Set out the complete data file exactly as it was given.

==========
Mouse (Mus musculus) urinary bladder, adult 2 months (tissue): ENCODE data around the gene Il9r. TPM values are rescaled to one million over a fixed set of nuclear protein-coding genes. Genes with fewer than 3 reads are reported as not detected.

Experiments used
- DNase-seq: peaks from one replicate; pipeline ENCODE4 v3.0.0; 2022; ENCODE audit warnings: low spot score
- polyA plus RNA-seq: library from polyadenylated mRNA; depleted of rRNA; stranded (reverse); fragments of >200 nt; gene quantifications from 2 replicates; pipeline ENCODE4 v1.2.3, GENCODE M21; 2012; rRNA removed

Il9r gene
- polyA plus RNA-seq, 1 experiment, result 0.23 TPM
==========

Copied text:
Mouse (Mus musculus) urinary bladder, adult 2 months (tissue): ENCODE data around the gene Il9r. TPM values are rescaled to one million over a fixed set of nuclear protein-coding genes. Genes with fewer than 3 reads are reported as not detected.

Experiments used
- DNase-seq: peaks from one replicate; pipeline ENCODE4 v3.0.0; 2022; ENCODE audit warnings: low spot score
- polyA plus RNA-seq: library from polyadenylated mRNA; depleted of rRNA; stranded (reverse); fragments of >200 nt; gene quantifications from 2 replicates; pipeline ENCODE4 v1.2.3, GENCODE M21; 2012; rRNA removed

Il9r gene
- polyA plus RNA-seq, 1 experiment, result 0.23 TPM